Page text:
We often receive emails from our readers, asking doubts about their experiments with sustainable living. So, here’s a section dedicated to you – TBI’s ‘agony aunt’ for all things green.
This week, one of our readers wanted to know how to make organic compost and fertilisers at home to keep their home kitchen garden healthy and happy.
To answer their question, we got Manvitha Reddy, the proprietor of HomeCrop to lend her expert advice.
Reddy is a believer in growing your own fruits, herbs and vegetables, especially in a day and age where most of our foods are contaminated with chemical fertilisers and pesticides. Here’s a detailed low-down on how to take care of your garden the right way.
Guidelines for how to compost
Choose a bin: Anything from an unused plastic container to a cardboard box works. If you are using a paper-based container like cardboard, line it with newspaper to absorb the moisture from the peels. If it is a plastic container, make sure you make small holes around the container for aeration.
Add materials: Not everything can go into the compost bin. “Say yes to vegetable scraps, eggshells, yard waste (lawn clippings, leaves), newspaper, manure, coffee grounds and filters. While items like meat or animal products (bones, fish, eggs, butter, yoghurt etcetera), coal ash, weeds or weed seeds and pet droppings are a big no,” states Reddy.
Layering process: First, layer one fourth of the container with dry leaves/ newspaper clippings, and twigs (brown waste). These will absorb the moisture from the kitchen waste. Then, layer your vegetable peels, coffee grounds (green waste) on top of the dry leaves. Cover the kitchen waste with brown waste again until the container is full.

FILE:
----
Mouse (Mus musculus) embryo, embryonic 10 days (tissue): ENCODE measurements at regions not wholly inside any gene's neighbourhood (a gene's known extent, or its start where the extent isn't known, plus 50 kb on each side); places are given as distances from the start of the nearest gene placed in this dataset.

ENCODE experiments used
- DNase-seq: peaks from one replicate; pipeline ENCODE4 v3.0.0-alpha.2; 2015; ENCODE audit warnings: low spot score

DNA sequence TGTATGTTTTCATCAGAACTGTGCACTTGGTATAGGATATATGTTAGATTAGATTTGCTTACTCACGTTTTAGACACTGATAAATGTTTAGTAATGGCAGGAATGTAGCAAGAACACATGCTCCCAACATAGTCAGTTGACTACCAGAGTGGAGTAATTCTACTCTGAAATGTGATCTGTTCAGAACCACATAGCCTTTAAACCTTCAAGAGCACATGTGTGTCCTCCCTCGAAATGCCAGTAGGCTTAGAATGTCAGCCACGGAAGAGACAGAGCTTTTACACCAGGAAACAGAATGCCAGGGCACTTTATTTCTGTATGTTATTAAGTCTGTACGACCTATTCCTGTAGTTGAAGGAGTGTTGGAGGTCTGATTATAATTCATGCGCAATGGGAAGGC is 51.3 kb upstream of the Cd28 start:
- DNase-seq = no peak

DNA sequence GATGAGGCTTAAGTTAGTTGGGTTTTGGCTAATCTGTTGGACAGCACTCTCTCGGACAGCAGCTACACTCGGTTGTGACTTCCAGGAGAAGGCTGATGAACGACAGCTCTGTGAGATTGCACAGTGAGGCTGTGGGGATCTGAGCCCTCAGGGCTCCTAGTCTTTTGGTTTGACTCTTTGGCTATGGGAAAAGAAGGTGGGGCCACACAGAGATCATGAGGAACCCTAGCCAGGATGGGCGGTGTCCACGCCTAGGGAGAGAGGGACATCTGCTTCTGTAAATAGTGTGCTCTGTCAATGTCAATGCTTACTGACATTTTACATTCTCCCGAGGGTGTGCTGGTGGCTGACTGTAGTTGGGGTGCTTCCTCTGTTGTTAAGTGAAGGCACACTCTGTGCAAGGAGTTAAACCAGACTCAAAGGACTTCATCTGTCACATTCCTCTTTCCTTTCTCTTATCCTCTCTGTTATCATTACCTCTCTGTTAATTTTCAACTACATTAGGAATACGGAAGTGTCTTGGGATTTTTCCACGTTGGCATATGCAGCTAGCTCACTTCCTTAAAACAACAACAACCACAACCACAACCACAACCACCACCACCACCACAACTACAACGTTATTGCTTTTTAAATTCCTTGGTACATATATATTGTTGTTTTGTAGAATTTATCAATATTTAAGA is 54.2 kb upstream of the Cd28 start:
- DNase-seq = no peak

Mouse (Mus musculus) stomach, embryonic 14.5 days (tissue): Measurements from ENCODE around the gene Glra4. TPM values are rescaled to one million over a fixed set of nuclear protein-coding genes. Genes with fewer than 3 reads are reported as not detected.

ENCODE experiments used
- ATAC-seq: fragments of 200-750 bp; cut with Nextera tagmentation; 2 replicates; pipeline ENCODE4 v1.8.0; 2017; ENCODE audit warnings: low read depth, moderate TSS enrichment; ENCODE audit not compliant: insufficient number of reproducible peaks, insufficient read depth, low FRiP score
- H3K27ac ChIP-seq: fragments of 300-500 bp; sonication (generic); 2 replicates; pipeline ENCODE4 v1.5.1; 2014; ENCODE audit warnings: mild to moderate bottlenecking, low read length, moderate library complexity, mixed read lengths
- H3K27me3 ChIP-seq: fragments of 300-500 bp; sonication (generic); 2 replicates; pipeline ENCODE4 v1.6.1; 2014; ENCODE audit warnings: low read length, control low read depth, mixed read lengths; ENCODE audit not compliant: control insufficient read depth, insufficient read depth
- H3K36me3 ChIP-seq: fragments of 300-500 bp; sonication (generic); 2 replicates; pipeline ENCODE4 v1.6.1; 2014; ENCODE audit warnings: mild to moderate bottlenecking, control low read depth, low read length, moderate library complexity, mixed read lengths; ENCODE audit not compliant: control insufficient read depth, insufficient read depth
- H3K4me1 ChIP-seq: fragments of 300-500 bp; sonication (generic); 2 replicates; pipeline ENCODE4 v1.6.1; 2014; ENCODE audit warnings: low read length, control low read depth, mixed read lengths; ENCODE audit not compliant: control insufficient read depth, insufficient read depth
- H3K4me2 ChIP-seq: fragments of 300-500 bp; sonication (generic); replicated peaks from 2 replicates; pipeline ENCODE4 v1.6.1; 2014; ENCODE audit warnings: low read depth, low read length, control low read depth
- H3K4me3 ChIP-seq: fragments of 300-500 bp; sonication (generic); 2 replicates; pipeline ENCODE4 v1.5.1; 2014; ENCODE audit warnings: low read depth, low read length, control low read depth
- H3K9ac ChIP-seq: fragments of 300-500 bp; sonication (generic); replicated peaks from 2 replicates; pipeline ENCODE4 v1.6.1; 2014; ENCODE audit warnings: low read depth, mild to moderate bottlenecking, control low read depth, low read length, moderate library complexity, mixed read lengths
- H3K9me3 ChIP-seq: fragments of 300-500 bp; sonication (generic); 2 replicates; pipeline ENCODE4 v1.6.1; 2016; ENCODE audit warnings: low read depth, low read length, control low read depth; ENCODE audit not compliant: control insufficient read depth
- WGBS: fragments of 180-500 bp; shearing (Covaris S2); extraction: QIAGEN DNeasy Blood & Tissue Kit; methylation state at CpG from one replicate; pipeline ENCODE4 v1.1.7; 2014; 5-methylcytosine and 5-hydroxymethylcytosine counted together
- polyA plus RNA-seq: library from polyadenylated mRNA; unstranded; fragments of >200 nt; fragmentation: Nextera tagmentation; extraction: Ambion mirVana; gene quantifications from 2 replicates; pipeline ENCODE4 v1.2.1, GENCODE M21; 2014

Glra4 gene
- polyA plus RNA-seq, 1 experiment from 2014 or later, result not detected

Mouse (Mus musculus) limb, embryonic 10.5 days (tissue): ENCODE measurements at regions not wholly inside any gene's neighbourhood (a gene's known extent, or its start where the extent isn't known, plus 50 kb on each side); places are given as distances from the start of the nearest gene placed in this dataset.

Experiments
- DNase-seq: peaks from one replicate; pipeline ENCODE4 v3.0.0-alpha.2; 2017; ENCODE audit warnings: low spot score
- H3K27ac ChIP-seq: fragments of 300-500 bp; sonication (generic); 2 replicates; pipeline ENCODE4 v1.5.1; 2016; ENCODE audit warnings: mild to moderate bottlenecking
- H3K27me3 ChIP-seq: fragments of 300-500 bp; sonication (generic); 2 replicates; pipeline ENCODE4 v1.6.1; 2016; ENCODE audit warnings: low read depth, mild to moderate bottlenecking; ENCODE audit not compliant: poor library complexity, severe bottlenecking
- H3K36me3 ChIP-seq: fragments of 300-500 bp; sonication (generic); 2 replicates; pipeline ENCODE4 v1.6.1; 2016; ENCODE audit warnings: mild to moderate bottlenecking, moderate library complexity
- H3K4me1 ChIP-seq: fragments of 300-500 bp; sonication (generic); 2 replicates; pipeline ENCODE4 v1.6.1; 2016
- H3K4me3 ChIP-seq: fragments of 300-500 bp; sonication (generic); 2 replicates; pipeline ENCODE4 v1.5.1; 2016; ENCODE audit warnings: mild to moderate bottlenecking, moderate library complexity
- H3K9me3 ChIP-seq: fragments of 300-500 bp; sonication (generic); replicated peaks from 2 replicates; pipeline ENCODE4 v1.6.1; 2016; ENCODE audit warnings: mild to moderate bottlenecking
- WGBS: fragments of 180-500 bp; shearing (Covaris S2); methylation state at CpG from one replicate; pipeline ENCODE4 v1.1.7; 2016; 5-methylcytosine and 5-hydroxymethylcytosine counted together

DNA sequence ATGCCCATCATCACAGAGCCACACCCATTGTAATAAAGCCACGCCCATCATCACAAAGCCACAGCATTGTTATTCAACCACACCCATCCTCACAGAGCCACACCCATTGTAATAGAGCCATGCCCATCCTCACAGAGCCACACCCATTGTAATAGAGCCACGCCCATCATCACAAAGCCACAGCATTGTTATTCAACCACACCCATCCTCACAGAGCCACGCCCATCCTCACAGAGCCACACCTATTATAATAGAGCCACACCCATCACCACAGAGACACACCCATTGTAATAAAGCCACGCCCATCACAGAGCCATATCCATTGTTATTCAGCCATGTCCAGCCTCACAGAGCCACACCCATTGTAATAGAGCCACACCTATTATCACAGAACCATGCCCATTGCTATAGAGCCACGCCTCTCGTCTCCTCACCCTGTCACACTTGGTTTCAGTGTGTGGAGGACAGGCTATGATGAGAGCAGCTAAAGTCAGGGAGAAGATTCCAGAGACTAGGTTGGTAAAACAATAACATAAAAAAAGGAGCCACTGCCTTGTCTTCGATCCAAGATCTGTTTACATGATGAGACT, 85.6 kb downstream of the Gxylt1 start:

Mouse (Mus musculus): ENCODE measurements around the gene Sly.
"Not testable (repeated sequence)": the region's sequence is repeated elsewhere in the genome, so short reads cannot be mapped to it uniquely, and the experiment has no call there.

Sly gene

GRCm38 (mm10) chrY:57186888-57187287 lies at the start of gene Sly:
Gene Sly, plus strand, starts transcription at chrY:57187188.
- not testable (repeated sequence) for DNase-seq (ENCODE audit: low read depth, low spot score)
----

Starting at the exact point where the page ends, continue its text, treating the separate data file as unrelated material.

Add sour buttermilk or curd (not too much) as they are chock-full of microbes that will kickstart the process of breakdown.
Leave the container aside for 4-5 weeks, and the compost will be ready.
Guidelines for making fertilisers at home
Reddy shares four quick ways to make fertilisers at home that hardly take any time and effort.
Banana peels: Bananas are rich in potassium. They also contain calcium and phosphorus are perfect for fertilising flowering and fruit plants. You can bury banana peels in the soil at the base of your plants and allow them to decompose. You could also freeze your overripe bananas and then bury those next to your plants. Or, make a spray by soaking banana peels in water for three days and then spray your plants or seedlings to add the needed nutrients. This is also an excellent recipe for houseplants.
Coffee grounds: This is an especially good fertiliser for roses, hydrangeas, and magnolias, but you can also use it on your veggies to help them grow.
“Work your coffee grounds into the soil at the base of your plants, and the coffee will perk those plants right up! It’s super-rich in nitrogen, but ensure that you do not add too much as it may turn the soil acidic which is harmful to the plants,” she adds.
Egg Shell Fertiliser: Eggshells contain a lot of calcium which helps with the cellular growth of your plants. Calcium deficient soil can often lead to various garden catastrophes. You can crush up used eggshells and then bury them in the soil. Or, you can make a spray with 20 eggshells and a gallon of water.
“Boil the shells in the water for just a few minutes and then leave overnight. Strain the shells and add the water to a spray bottle to spray directly onto your soil,” shares Reddy.
Cooking water: This is another excellent homemade fertiliser. The nutrients will differ depending on what you’ve boiled. Veggies, rice, eggs, pasta, potatoes and spinach are all foods you can boil and use the water from cooking them as fertiliser for your plants.
Making your compost and fertilisers at home is simple and effective. And what better time to do it than during the quarantine.
(Edited by Gayatri Mishra)